Even with the reduction in maximum cargo space for 2015, the amount of room in the back of a Yukon XL remains truly impressive. With all seats occupied, you'll have 38.9 cubic feet for luggage, which is substantial for any three-row vehicle. Fold the third-row seats down and there are 76.7 cubic feet; fold both rear rows and it increases to 121.1 cubes. These figures are several cubic feet more than what you get in GMC's Acadia crossover and on par with big SUVs like the Toyota Sequoia. The Navigator L offers more.
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Features & Specs
More About This Model
GMC's Yukon Denali XL is the brand's biggest and most well-appointed SUV. Though it shares a platform with the more modest Chevy Suburban and more luxurious Cadillac Escalade ESV, the Yukon Denali is nonetheless an upscale SUV. This year it offers revised styling, more power and improved handling.
What Is It?
The 2015 GMC Yukon Denali is a seven-passenger full-size SUV. Fully redesigned for 2015, its wheelbase remains identical to the outgoing model at 130 inches. The standard Yukon offers a 14-inch-shorter wheelbase. Overall length and width on the XL see modest increases, while height is reduced about 2.5 inches relative to the 2014 model. As one of the largest SUVs sold today, the Yukon XL provides large volumes of cargo space and a flat load floor.
Though the higher trim Denali comes only with the large 6.2-liter V8, a 5.3-liter V8 is available in base models. The larger engine produces 420 horsepower and 460 pound-feet of torque, while the smaller engine is rated at 355 hp and 416 lb-ft of torque. Both engines are currently paired with a six-speed automatic transmission with manual-shift capability. Beginning this November, however, all Denali trims will come with GM's new eight-speed automatic as standard equipment.
Our tester, a near fully loaded Denali XL 4WD, came with a $77,965 sticker price. Base rear-wheel-drive models with the 5.3-liter engine start at $50,030
How Does It Drive?
Ample development work and plenty of new technologies combine to make this large SUV remarkably easy to drive: pleasant, even. Inside, the Yukon is safe-room quiet and all its controls offer both appropriate effort and striking response. It's big, but it's easy.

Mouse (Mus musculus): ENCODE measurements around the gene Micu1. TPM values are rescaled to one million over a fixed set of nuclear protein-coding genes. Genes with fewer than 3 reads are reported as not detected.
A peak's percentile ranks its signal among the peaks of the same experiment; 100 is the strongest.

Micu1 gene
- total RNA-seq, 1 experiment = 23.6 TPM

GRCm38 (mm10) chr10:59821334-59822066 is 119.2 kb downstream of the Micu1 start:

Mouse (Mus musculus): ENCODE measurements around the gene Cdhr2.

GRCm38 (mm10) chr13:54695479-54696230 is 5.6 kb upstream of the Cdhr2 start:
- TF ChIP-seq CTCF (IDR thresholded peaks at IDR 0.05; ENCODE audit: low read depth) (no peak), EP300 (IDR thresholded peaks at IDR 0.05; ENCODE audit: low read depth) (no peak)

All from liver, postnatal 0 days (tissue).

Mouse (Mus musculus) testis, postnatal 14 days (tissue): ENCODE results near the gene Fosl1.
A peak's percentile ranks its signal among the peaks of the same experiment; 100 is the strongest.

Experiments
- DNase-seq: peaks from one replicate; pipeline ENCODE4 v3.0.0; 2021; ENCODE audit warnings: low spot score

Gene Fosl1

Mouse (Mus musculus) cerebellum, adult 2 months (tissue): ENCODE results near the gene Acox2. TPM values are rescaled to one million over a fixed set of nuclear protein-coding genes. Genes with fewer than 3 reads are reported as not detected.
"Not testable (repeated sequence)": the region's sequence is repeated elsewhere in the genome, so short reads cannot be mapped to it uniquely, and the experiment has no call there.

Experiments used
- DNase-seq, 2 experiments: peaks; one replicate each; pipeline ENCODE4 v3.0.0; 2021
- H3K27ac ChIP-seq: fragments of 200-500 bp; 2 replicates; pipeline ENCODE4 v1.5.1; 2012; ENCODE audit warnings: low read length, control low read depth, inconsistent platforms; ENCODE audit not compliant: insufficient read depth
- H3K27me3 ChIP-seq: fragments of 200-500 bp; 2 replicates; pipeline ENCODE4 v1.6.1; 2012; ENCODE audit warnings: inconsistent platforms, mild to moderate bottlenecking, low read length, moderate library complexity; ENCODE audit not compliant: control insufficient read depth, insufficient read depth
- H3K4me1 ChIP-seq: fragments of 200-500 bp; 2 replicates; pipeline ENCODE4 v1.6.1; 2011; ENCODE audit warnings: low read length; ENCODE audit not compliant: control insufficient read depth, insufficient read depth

Though docile as a pussycat, the big V8 will move the Yukon with authority if asked — and it even sounds good doing it. This truck is fast, requiring only 6.4 seconds to hit 60 in our testing. The six-speed transmission performs well by buttering the transition between gears with oily smoothness. Manual shifting is easy, if somewhat counterintuitive, using the toggle on the shift lever, and downshifts are rev-matched.
We didn't find ourselves yearning for more gears until we refueled. There we discovered a worst fill of 12.8 mpg. More on that in a minute.
Despite this, the Yukon represents a remarkable step forward in many areas where large SUVs have traditionally struggled, like parking. Standard front and rear parking sensors and a rearview camera make it simple to know where the Yukon ends and the sedan behind you begins.
Behind the wheel there's a level of control available that's rare among American SUVs. Steering and braking inputs are met with intuitive and manageable reactions. Body roll, pitch and dive are all better controlled than in previous-generation Yukons. The large SUV's usual nemeses (a solid rear axle and large, heavy wheels) are managed well by the Yukon's active dampers.
Remarkably, the performance snobs on our staff — those who drive cars at our test track — were dazzled by the Yukon's handling, saying it "drives smaller than it is." The closest thing we've heard to a compliment from the cone-dodging bunch.
Ride quality is impressive, especially given the solid axle suspension design in back. There's no float, yet we were also never troubled by the stiffness that attends some European SUVs. But the Yukon makes no claims to be sporting. It is big. And it does big fairly well.
How Safe Is It?
Standard safety features on the Yukon Denali include forward collision alert, blind-spot alert with lane-change alert, lane departure warning and cross-traffic alert, as well as the above-mentioned rearview camera and parking aids. All of the above are paired with the safety alert seat, which vibrates to warn drivers of a potential collision. GM's decision to display individual tire pressures in the instrument cluster is also a genuine safety benefit, too.
The National Highway Traffic Safety Administration gives the Yukon four out of five stars in its overall crash test rating. Its lowest score was in the rollover rating, where it received three stars for rollover risk.
Braking distance, the Achilles' heel of any vehicle this heavy, is predictably long. At 134 feet, the Yukon's stopping distance from 60 mph is considerably longer than some of its competitors.
What Kind of Fuel Economy Does It Deliver?
Four-wheel-drive Yukon Denali XLs, like our tester, are EPA rated at 16 mpg combined (14 city/20 highway). Two-wheel-drive versions earn 1 mpg better across the board.
It's no secret that the forthcoming eight-speed transmission will improve fuel economy, though neither GM nor the EPA will say by how much just yet. Don't expect more than 1 or 2 mpg, however.
We measured 15 mpg in mixed driving over more than 1,000 miles in the Yukon. It produced 15.9 mpg on our 116-mile test loop, which includes both highway and mountain roads. This is marginally less than the Infiniti QX80 we recently tested, which produced 15.2 mpg overall and 16.9 mpg on our loop.
What's It Like Inside?
Top-trim Denali models benefit from the best materials and most standard features GMC offers. Heated and cooled front seats covered in perforated leather are standard, as are a heated steering wheel, keyless entry and start and power-operated front seats with memory. Power-adjustable pedals are standard.